Jul 8 2011



In his book Tomatoland: How Modern Industrial Agriculture Destroyed Our Most Alluring Fruit, Berry Estabrook explores why tomatoes seem to have lost their flavor, their je ne c’est quoi.

Estabrook is a freelance food writer whose work has appeared in The Atlantic, The New York Times and The Washington Post,

In a recent interview with Fresh Air’s Terry Gross, he reveals some pretty shocking details about the tomato industry that made me run out to my garden and make sure my tomatoes are growing well enough to freeze extra to get me through the winter.

Although I buy organic, and Estabrook’s research focuses on mass-produced tomatoes, the interview reinforced why it’s important to do all those things we are told. More specifically to buy local, organic and sustainable foods. He acknowledges that those terms are overused to the point where everyone repeats the mantra, but many don’t know why.

Estabrook’s reasons for doing these things are compelling. First, the tomato has been bred to be resistant to the point that it can fall of a moving truck, roll into a ditch and not have a single crack or bruise. The breeding has created an indestructible, tasteless tomato that has been subject to 110 different fungicides, pesticides and herbicides. Estabrook focuses much of his study on the tomato industry in Florida. He points out that Florida is not an optimal environment for tomatoes due to the high humidity, and the fact that they are grown in sand. Sand grown tomatoes are not nutrient dense, and as stated before, pretty tasteless. If we buy local, our tomatoes do not need to be bred for intense travel, and they will be more flavourful. If you question that, just buy a non-organic tomato, and buy an organic farmer’s market tomato and see for yourself. If we buy organic, we are not subjecting our bodies to fungicides, pesticides, and herbicides, and we are getting more nutrient dense foods.

So how about sustainable? Tomato farmers in Florida feel the squeeze from the big chain grocery stores for lower prices. Because the only real play in expenditures the farmers have is in how they pay their workers, the workers suffer. Suffer so much in fact that Florida tomato farmers had actual slaves, no not a metaphor, slaves.

Estabrook says in the interview that “[t]hese were people who were bought and sold. These were people who were shackled in chains at night or locked in the back of produce trucks with no sanitary facilities all night. These were people who were forced to work whether they wanted to or not and if they didn’t, they were beaten severely. If they tried to escape, they were either beaten worse or in some cases, they were killed. And they received little or no pay. It sounds like 1850. … There have been seven [legal cases] in the last 10 or 15 years … successfully brought to justice in Florida involving slavery. And 1,200 people have been freed. The U.S. Attorney for the district in Southern Florida claims that that just represents a tiny, tiny tip of an iceberg because it’s extraordinarily difficult to prosecute a modern-day slavery case.” Clearly, that is not “sustainable”.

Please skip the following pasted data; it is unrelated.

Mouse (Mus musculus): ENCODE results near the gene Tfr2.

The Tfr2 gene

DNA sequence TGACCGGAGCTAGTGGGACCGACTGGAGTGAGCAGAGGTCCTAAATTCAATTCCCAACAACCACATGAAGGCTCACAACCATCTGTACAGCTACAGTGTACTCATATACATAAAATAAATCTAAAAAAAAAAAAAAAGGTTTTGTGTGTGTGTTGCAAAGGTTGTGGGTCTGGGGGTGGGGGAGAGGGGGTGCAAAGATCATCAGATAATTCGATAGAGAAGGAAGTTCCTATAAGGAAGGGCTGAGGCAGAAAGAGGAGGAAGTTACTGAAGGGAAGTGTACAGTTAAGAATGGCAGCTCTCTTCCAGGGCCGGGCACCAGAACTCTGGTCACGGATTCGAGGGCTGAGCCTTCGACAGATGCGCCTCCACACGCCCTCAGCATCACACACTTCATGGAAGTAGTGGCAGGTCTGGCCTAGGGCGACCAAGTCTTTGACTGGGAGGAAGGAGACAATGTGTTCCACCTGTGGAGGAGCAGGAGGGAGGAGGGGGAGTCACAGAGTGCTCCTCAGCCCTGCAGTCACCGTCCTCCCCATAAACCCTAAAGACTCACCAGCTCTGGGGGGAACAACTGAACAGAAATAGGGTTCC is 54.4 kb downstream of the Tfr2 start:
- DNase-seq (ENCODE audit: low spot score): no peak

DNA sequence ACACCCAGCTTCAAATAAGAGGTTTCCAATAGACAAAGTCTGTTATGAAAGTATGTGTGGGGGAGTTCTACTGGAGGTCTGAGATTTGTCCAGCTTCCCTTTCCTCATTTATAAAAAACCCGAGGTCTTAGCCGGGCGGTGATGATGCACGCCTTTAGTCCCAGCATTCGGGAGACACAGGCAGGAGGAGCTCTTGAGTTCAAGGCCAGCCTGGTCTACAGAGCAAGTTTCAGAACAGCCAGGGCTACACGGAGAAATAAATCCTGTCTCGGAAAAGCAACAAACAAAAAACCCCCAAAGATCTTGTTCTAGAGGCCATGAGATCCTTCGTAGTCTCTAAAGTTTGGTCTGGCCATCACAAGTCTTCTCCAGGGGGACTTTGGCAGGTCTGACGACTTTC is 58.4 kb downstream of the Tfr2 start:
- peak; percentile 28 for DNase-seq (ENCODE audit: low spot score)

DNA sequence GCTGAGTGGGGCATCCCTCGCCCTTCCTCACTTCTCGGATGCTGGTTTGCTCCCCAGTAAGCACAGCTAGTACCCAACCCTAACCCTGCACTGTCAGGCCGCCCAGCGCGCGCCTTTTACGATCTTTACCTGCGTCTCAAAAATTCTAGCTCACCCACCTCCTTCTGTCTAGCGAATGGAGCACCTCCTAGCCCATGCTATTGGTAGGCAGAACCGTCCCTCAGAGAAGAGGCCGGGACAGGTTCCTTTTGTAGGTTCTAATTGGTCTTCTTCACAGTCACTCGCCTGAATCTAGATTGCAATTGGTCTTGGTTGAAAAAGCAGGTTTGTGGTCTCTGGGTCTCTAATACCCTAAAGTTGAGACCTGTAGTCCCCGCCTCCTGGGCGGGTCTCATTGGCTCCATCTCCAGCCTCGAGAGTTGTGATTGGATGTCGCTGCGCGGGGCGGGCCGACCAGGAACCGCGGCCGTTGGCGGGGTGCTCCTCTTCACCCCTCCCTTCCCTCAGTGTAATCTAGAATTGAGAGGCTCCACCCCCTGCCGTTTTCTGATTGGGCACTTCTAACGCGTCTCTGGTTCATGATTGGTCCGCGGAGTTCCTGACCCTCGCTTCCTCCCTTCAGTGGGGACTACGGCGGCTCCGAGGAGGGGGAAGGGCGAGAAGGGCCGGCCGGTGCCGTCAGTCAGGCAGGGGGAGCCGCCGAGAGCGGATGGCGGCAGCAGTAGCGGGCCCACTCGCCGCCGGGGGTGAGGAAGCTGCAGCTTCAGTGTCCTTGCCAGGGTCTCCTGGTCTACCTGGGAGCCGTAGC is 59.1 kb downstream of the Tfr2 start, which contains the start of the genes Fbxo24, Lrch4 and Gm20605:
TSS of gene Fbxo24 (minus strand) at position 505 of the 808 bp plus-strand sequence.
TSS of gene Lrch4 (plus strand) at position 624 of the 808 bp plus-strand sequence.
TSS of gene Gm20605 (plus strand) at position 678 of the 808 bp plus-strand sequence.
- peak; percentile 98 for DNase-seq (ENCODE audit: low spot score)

At the end of the interview he touches on the shrimp industry. The shrimp industry in another example of what not being sustainable is. He points out the sharp decrease in the price of shrimp over the years. How shrimp cocktail used to be a treat reserved for fancy steak houses, and now they are everywhere, and cheep. The majority of the shrimp consumed today comes from Asia. They live in poo ponds basically. Living in spaces that are infested with poo and disease, then treated with strong antibiotics. Some of the antibiotics are not legally used in shrimp and lead to serious problems when consumed by people. As we all know, China does not have a stellar record on quality control, and even if I weren’t already vegan, after this interview I would at the very least not be eating shrimp.

This is the perfect time of year for amazing tomatoes, and farmer’s markets are a great way to spend time with family and friends. Get out there and buy yourself some organic tomatoes, while at the same time supporting your local economy, improving your health, and improving working conditions in this country by not giving your money to mass producers. For the full interview, go the NPR’s website. It’s worth a listen!

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